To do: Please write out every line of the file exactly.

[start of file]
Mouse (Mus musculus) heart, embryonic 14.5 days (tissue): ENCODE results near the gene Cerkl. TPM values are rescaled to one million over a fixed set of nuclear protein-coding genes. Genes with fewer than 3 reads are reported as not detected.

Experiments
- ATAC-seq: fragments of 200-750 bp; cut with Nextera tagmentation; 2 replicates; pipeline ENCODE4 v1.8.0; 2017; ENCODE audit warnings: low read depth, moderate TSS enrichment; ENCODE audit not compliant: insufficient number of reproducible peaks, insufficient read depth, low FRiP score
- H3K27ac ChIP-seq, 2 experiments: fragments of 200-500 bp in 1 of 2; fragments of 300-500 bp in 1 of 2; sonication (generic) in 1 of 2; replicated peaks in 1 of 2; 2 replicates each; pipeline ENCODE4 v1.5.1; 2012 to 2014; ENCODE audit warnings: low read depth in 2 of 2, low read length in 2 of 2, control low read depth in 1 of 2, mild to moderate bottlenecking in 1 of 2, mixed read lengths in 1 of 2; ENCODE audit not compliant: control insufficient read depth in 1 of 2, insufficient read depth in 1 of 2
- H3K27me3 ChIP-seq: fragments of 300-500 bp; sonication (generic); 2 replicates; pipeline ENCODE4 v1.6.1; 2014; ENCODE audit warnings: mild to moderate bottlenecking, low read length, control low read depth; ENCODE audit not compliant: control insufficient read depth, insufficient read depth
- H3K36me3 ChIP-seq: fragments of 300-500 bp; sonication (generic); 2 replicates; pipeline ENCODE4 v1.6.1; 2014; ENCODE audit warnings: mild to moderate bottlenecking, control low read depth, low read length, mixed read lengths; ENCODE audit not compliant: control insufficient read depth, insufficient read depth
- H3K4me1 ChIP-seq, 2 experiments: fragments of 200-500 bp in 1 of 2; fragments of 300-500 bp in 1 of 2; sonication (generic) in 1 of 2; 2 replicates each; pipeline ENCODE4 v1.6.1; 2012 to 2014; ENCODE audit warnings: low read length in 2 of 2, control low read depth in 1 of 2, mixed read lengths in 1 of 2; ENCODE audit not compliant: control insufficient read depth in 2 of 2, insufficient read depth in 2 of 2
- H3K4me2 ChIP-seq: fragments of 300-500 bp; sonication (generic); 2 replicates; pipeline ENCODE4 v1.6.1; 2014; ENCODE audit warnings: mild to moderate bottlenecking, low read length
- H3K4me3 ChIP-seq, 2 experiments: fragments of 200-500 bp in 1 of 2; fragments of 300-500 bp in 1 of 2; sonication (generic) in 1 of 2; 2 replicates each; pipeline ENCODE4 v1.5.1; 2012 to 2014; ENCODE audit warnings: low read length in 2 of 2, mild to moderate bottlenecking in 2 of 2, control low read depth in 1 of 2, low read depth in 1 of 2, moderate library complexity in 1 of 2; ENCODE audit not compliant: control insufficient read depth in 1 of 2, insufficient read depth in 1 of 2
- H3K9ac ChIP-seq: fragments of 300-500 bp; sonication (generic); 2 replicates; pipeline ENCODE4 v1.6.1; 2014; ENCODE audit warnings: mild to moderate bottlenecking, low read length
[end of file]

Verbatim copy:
Mouse (Mus musculus) heart, embryonic 14.5 days (tissue): ENCODE results near the gene Cerkl. TPM values are rescaled to one million over a fixed set of nuclear protein-coding genes. Genes with fewer than 3 reads are reported as not detected.

Experiments
- ATAC-seq: fragments of 200-750 bp; cut with Nextera tagmentation; 2 replicates; pipeline ENCODE4 v1.8.0; 2017; ENCODE audit warnings: low read depth, moderate TSS enrichment; ENCODE audit not compliant: insufficient number of reproducible peaks, insufficient read depth, low FRiP score
- H3K27ac ChIP-seq, 2 experiments: fragments of 200-500 bp in 1 of 2; fragments of 300-500 bp in 1 of 2; sonication (generic) in 1 of 2; replicated peaks in 1 of 2; 2 replicates each; pipeline ENCODE4 v1.5.1; 2012 to 2014; ENCODE audit warnings: low read depth in 2 of 2, low read length in 2 of 2, control low read depth in 1 of 2, mild to moderate bottlenecking in 1 of 2, mixed read lengths in 1 of 2; ENCODE audit not compliant: control insufficient read depth in 1 of 2, insufficient read depth in 1 of 2
- H3K27me3 ChIP-seq: fragments of 300-500 bp; sonication (generic); 2 replicates; pipeline ENCODE4 v1.6.1; 2014; ENCODE audit warnings: mild to moderate bottlenecking, low read length, control low read depth; ENCODE audit not compliant: control insufficient read depth, insufficient read depth
- H3K36me3 ChIP-seq: fragments of 300-500 bp; sonication (generic); 2 replicates; pipeline ENCODE4 v1.6.1; 2014; ENCODE audit warnings: mild to moderate bottlenecking, control low read depth, low read length, mixed read lengths; ENCODE audit not compliant: control insufficient read depth, insufficient read depth
- H3K4me1 ChIP-seq, 2 experiments: fragments of 200-500 bp in 1 of 2; fragments of 300-500 bp in 1 of 2; sonication (generic) in 1 of 2; 2 replicates each; pipeline ENCODE4 v1.6.1; 2012 to 2014; ENCODE audit warnings: low read length in 2 of 2, control low read depth in 1 of 2, mixed read lengths in 1 of 2; ENCODE audit not compliant: control insufficient read depth in 2 of 2, insufficient read depth in 2 of 2
- H3K4me2 ChIP-seq: fragments of 300-500 bp; sonication (generic); 2 replicates; pipeline ENCODE4 v1.6.1; 2014; ENCODE audit warnings: mild to moderate bottlenecking, low read length
- H3K4me3 ChIP-seq, 2 experiments: fragments of 200-500 bp in 1 of 2; fragments of 300-500 bp in 1 of 2; sonication (generic) in 1 of 2; 2 replicates each; pipeline ENCODE4 v1.5.1; 2012 to 2014; ENCODE audit warnings: low read length in 2 of 2, mild to moderate bottlenecking in 2 of 2, control low read depth in 1 of 2, low read depth in 1 of 2, moderate library complexity in 1 of 2; ENCODE audit not compliant: control insufficient read depth in 1 of 2, insufficient read depth in 1 of 2
- H3K9ac ChIP-seq: fragments of 300-500 bp; sonication (generic); 2 replicates; pipeline ENCODE4 v1.6.1; 2014; ENCODE audit warnings: mild to moderate bottlenecking, low read length